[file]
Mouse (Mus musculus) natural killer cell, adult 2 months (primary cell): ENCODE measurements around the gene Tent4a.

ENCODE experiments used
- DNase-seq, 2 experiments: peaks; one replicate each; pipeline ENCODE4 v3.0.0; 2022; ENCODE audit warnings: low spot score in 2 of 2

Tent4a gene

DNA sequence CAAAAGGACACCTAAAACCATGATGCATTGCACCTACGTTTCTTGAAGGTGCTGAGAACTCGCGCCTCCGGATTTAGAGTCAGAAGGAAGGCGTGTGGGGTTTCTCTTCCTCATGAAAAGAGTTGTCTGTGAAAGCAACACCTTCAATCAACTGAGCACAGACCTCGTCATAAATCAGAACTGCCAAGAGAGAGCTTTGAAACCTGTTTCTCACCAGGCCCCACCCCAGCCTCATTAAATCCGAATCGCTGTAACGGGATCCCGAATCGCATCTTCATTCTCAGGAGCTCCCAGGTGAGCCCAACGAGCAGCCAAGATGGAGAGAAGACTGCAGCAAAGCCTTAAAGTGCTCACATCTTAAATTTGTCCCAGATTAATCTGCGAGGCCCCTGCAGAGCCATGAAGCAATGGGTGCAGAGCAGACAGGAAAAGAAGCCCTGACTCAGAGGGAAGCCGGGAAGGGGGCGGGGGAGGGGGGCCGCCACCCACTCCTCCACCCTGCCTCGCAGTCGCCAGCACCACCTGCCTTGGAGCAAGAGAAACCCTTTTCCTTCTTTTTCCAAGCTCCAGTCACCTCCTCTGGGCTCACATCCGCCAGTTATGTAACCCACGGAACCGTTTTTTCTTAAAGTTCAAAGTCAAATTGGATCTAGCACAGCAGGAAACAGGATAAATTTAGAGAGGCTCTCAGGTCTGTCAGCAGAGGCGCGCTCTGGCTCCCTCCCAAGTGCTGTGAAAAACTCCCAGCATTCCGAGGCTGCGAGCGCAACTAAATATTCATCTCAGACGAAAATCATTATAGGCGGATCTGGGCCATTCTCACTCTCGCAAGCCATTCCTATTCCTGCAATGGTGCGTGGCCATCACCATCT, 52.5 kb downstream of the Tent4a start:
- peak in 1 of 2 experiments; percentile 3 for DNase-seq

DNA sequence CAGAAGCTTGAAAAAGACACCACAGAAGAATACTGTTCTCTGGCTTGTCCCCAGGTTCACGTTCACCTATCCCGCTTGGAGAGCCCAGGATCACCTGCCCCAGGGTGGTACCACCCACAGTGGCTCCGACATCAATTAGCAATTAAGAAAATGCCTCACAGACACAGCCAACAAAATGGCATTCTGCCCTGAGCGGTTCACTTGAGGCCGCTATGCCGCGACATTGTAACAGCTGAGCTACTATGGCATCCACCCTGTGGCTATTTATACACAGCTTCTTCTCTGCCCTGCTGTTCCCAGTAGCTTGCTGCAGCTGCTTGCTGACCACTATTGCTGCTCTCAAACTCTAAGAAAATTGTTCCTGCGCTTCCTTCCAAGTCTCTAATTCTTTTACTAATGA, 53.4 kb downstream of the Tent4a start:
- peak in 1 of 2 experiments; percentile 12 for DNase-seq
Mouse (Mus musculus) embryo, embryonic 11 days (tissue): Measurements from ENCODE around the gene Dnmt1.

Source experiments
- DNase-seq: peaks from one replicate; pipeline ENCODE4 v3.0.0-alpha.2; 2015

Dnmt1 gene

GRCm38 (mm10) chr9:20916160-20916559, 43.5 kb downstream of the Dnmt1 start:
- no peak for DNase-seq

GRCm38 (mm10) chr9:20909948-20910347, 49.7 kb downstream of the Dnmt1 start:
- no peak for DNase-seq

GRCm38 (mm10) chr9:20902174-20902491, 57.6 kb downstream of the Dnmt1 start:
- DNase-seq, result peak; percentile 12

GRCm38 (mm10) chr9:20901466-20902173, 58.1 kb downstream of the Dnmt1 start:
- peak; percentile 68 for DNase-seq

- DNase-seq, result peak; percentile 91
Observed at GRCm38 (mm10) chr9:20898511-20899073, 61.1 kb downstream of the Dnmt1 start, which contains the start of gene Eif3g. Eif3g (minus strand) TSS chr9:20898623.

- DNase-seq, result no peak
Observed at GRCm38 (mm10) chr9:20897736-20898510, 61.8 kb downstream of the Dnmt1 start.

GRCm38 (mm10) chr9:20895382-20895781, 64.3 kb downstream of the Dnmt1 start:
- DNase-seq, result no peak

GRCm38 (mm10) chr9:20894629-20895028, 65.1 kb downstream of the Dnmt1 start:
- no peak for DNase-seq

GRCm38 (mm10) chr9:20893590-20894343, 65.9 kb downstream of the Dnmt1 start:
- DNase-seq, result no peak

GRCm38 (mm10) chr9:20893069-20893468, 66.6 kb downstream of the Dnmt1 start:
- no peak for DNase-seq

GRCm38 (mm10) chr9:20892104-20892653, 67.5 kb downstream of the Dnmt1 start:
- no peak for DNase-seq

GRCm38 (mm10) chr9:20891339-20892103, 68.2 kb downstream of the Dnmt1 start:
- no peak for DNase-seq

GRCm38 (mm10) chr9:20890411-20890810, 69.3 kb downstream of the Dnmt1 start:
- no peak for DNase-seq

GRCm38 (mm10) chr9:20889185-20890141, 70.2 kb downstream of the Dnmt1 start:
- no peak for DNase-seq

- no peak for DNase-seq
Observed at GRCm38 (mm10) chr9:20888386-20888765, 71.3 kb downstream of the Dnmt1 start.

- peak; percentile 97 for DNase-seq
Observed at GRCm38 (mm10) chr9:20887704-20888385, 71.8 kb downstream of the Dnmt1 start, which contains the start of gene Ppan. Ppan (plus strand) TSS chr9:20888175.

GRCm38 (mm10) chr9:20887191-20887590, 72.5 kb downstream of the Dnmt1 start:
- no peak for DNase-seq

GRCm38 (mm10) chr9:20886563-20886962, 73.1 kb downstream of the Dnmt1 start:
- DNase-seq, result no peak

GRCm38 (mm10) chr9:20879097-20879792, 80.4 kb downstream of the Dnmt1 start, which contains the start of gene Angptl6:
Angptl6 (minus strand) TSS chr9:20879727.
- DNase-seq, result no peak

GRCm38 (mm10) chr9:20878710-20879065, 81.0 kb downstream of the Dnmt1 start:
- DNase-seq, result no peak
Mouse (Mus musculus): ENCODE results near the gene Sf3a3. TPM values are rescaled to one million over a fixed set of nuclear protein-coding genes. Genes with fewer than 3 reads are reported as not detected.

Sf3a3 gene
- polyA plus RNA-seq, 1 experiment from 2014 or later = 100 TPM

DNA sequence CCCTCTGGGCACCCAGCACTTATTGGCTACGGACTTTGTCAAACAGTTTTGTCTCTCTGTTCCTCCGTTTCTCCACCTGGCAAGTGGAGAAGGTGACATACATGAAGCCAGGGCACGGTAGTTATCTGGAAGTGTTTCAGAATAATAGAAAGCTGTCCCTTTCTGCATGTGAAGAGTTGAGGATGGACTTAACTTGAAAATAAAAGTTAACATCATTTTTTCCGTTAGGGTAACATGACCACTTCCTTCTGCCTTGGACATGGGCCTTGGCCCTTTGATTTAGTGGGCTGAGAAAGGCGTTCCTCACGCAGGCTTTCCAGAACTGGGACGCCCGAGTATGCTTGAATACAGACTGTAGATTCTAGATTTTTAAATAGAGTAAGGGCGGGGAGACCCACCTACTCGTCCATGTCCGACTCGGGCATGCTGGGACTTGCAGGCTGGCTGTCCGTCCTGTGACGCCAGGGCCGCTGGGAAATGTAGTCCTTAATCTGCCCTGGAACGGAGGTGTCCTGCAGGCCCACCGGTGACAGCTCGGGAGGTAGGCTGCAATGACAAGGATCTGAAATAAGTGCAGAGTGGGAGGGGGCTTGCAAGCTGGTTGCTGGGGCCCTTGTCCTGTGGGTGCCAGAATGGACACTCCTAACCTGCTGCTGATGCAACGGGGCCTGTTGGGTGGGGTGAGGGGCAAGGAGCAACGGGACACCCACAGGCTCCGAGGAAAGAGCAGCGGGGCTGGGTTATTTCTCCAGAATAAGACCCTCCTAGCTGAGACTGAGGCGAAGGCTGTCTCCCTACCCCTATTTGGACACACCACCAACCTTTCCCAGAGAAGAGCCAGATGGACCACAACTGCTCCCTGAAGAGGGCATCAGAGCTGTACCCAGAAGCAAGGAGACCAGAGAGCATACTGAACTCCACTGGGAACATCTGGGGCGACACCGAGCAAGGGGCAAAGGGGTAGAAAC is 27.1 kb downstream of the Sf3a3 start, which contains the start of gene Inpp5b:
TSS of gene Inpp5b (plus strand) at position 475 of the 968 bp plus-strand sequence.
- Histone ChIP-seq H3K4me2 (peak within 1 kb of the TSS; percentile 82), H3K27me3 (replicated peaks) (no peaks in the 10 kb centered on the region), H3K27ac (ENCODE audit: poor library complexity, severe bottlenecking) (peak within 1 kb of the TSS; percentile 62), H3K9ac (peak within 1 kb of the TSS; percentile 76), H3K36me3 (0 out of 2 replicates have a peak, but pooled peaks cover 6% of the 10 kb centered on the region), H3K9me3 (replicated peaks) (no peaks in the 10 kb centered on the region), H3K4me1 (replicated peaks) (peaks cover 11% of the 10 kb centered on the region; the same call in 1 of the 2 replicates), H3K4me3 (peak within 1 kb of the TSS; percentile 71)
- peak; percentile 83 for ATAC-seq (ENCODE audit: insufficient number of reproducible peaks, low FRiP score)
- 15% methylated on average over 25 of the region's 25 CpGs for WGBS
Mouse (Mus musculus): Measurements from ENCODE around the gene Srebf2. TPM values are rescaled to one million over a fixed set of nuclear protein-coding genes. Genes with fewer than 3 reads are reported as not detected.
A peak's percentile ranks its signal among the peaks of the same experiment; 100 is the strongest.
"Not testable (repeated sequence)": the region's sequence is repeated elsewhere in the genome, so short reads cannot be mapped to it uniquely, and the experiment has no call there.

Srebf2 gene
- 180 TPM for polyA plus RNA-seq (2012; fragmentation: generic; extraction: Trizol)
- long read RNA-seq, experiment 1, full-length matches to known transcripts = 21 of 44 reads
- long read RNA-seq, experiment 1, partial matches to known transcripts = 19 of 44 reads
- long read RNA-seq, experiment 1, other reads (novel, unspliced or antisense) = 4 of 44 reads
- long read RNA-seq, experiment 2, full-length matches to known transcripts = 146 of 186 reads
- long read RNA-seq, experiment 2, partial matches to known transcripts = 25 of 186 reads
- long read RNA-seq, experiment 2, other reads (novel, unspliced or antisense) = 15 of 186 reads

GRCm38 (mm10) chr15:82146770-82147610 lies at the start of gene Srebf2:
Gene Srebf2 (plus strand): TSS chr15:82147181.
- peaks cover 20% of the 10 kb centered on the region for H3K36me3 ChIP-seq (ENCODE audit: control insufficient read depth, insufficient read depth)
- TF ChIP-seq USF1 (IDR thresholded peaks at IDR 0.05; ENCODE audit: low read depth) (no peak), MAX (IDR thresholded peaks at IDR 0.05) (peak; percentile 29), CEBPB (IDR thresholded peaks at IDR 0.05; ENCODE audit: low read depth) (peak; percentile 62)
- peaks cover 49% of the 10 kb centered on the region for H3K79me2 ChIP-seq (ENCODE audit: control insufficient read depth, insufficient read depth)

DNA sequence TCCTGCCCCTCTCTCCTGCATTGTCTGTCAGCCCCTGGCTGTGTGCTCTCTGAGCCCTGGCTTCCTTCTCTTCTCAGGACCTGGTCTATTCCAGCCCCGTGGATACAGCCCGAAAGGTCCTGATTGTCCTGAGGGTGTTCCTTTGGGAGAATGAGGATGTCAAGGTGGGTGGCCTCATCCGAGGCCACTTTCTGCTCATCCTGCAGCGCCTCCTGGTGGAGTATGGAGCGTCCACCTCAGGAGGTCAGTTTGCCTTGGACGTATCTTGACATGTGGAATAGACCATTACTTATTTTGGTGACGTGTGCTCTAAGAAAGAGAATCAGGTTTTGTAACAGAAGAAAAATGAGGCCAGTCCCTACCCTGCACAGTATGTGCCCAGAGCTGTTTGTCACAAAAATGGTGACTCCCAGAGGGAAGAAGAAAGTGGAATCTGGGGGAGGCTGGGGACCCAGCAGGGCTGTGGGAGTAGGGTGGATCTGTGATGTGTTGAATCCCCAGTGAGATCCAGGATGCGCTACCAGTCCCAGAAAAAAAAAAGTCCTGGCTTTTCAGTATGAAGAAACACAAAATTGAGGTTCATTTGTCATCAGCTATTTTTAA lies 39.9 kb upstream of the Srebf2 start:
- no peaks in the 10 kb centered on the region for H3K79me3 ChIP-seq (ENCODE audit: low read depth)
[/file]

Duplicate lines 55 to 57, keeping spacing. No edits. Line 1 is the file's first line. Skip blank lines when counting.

Sf3a3 gene
- polyA plus RNA-seq, 1 experiment from 2014 or later = 100 TPM

DNA sequence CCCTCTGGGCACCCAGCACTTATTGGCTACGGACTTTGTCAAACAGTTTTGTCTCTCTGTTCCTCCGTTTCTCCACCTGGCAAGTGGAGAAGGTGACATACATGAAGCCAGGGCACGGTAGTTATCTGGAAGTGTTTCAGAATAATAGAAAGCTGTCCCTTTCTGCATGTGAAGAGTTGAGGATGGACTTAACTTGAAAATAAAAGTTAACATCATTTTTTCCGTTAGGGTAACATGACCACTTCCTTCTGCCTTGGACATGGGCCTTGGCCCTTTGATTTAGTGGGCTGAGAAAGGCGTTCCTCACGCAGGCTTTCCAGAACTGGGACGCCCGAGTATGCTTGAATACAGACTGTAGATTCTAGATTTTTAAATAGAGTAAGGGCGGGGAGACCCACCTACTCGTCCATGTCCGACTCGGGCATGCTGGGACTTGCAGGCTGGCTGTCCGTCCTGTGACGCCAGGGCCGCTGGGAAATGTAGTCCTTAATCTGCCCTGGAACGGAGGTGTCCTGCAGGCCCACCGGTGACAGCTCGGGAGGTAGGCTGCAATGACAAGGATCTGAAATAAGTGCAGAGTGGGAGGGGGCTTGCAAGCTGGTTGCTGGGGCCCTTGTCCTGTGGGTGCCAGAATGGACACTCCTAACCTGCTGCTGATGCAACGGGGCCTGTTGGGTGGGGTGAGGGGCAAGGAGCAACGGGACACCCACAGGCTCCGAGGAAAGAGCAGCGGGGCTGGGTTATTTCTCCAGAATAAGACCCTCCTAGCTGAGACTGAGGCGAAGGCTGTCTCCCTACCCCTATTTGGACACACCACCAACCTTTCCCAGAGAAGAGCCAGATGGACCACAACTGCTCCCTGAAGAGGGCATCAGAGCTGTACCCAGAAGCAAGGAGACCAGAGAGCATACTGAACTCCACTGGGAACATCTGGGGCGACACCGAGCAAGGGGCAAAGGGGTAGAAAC is 27.1 kb downstream of the Sf3a3 start, which contains the start of gene Inpp5b: